Cutting the cord on Shinedown’s worst album

Rock band Shinedown releases their newest album, “Threat to Survival,” Sept. 18.

Chase Charaba, Online & Social Media Manager

In the years since rock band Shinedown’s last album, Amaryllis, in 2012, the band has changed their sound to cater for success on the disappointing new album, Threat to Survival, released Sept.18.

This shouldn’t be a surprise. Shinedown has always experimented and adapted to the times in order to remain relevant to their fans and the general rock audience.

Opening the album is Asking For It, a track that sounds too much like every other band. It has elements that mimic the Foo Fighters, and others that are close to Imagine Dragons. This isn’t the Shinedown that fans have grown to love.

Cut the Cord served as the album’s lead single and reached number one on the Mainstream Rock Charts according to Billboard’s website. The song is aggressive with a loud chorus and plenty of piercing vocals by Brent Smith. Cut the Cord is the standout track.

The album’s third song, State of My Head, practically denounces Shinedown as a post-grunge band and focuses instead on rap-like background piano riffs, modern pop-rock synthesizers and an Imagine Dragons-esque chorus.

The middle of the album is full of filler-tracks. Outcast, How Did You Love and It All Adds Up suffer from having no emotion or energy.They come across as a flat attempt at a hit song, with the latter’s chorus similar to the Offspring’s Coming For You.

Oblivion and Dangerous sound like the Shinedown fans have come to know and love with soft verses and powerful choruses. They have a hint of aggression and attack that will have fans going crazy.

Thick as Thieves is the worst song on the album. It’s slow, boring and lifeless, although it’s filled with emotion and meaning. The electronic orchestral background and typical pop “whoas” after the chorus don’t help.

Once again Shinedown experiments with their inner Imagine Dragons on Black Cadillac, although they play the game better. Some of the lyrics are sung like tracks from their hit album Sound of Madness, which may be the reason for the song’s high digital sales.

The album closes with Misfits, an ill-fitting ballad about never fitting in that sums up the album of a whole: it just doesn’t fit in with Shinedown’s back catalog.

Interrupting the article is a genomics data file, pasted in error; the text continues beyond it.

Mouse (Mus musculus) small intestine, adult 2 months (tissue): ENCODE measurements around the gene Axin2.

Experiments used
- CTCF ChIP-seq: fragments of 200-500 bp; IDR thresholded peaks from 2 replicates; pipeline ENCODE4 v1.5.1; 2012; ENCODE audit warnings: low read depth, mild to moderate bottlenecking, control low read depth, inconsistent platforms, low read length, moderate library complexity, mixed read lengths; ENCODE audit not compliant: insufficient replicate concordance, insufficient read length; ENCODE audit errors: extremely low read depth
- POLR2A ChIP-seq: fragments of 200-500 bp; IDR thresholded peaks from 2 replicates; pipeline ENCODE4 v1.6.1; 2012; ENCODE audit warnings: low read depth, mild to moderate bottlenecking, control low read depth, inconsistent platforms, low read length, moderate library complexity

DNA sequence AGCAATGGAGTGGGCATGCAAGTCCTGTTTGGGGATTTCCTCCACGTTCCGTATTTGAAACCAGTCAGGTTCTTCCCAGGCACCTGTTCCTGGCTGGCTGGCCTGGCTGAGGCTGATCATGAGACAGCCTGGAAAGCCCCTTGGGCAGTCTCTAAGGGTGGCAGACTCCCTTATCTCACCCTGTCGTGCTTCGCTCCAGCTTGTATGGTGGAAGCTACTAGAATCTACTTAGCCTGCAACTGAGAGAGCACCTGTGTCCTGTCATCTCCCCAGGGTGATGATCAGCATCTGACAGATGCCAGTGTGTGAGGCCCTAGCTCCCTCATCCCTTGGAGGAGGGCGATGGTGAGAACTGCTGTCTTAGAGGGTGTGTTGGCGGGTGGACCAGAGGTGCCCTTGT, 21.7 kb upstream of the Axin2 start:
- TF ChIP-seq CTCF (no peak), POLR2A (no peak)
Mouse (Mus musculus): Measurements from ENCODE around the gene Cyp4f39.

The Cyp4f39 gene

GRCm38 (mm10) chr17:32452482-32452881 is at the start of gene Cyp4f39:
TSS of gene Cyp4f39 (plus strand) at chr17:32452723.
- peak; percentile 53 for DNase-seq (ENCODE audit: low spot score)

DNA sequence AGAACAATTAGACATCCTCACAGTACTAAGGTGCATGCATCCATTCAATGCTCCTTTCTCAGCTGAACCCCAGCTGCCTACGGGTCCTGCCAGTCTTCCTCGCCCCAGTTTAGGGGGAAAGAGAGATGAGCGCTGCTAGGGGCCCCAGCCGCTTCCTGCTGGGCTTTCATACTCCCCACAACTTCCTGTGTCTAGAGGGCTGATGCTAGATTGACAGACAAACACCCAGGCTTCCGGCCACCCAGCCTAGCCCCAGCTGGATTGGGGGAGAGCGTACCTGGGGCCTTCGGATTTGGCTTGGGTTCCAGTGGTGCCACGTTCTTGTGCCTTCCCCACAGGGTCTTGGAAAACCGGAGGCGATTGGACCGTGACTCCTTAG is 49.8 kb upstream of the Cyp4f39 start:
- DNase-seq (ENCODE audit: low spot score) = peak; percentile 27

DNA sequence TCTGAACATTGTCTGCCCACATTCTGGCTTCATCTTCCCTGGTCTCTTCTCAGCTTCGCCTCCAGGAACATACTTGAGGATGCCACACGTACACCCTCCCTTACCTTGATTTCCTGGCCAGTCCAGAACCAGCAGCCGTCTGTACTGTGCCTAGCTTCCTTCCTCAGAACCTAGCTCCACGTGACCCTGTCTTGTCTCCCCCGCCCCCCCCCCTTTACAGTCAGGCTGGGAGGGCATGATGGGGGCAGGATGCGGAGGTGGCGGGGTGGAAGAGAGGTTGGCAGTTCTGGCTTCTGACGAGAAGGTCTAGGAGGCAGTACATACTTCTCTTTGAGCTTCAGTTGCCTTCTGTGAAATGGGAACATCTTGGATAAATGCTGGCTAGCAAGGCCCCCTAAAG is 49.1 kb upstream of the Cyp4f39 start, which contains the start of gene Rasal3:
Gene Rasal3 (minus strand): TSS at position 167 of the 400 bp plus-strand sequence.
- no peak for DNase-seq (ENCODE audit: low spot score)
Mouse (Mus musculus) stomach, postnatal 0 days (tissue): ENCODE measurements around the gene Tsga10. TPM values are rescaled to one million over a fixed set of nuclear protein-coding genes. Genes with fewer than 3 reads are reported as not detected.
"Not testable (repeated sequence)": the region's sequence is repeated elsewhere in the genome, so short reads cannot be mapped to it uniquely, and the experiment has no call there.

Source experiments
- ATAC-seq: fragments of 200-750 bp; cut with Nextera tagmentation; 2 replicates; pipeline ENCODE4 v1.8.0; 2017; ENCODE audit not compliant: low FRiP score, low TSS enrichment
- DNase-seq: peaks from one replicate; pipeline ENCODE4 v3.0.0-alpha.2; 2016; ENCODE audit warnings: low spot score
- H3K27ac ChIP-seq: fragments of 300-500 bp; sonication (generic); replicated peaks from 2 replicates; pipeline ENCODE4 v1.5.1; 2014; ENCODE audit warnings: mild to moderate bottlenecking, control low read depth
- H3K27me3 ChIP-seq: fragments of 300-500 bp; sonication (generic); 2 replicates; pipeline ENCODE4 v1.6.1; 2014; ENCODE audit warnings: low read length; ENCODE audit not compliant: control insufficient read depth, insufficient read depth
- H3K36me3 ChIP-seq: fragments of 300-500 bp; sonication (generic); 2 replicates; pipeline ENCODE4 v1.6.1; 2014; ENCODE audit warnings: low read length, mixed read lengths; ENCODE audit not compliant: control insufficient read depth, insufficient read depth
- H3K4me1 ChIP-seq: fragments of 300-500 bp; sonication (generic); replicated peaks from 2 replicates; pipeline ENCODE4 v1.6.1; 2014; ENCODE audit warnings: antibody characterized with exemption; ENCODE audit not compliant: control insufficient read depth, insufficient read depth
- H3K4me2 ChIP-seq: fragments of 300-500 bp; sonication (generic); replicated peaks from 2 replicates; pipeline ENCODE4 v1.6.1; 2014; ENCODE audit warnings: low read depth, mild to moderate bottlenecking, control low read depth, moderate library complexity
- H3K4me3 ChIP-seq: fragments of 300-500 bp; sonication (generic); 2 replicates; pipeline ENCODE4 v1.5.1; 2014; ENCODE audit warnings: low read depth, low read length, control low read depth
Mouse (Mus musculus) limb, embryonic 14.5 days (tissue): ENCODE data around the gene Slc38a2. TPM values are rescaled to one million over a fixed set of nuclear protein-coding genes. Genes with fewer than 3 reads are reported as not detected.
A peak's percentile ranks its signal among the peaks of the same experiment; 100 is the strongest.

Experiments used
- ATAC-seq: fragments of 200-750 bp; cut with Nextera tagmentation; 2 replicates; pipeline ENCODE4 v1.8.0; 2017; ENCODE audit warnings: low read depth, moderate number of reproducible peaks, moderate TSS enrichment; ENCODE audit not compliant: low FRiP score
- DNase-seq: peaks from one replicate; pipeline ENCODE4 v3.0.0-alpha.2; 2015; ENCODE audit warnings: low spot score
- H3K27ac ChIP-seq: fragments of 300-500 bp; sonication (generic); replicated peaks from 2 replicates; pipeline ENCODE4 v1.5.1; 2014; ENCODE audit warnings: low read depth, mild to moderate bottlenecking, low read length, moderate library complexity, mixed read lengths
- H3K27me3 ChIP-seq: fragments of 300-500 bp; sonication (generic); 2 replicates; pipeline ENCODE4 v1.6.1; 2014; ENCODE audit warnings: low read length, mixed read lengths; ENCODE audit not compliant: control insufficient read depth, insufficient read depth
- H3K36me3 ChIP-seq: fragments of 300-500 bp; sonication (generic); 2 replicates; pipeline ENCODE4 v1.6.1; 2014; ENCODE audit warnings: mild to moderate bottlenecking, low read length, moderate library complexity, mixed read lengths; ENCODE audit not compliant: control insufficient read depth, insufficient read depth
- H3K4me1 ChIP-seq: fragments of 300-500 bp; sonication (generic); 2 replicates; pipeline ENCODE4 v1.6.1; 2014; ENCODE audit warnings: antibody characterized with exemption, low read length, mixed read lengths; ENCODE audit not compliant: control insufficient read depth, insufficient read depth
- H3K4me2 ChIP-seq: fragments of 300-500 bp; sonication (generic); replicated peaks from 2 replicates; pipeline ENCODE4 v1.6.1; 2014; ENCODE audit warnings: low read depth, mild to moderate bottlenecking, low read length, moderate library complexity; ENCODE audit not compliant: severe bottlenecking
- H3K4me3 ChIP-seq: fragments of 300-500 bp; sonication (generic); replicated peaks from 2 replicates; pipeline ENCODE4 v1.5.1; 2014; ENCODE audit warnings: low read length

Threat to Survival is Shinedown’s most personal and emotionally-crafted album yet, but it fails to deliver.

Standout tracks: Cut the Cord, Oblivion and Dangerous

Rating: 6/10

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Chase Charaba
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Chase Charaba

Co-Editor-in-Chief at The Puyallup Post
It’s absolutely insane to think that I’m one of the co-editors-in-chief of The Puyallup Post for the 2016-17 school year. Last year I served as online/social media manager for The Post, but I became involved in journalism in 2012 as a reporter for the Emerald Ridge High School JagWire, where I eventually became co-editor-in-chief in 2014. I’ve covered a variety of topics throughout the years and I am committed to helping The Post grow into a multifaceted 21st century newsroom.
Other than being involved in journalism I write epic/high fantasy novels (book one is sitting at 230 pages), continuously add to my growing collection of 500 vinyl records and make videos on YouTube. I am planning to transfer to University of Washington -Tacoma to earn my Bachelor’s of Science in IT, but my dream is to one day publish my novels.
Chase Charaba
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Cutting the cord on Shinedown’s worst album

by Chase Charaba time to read: 2 min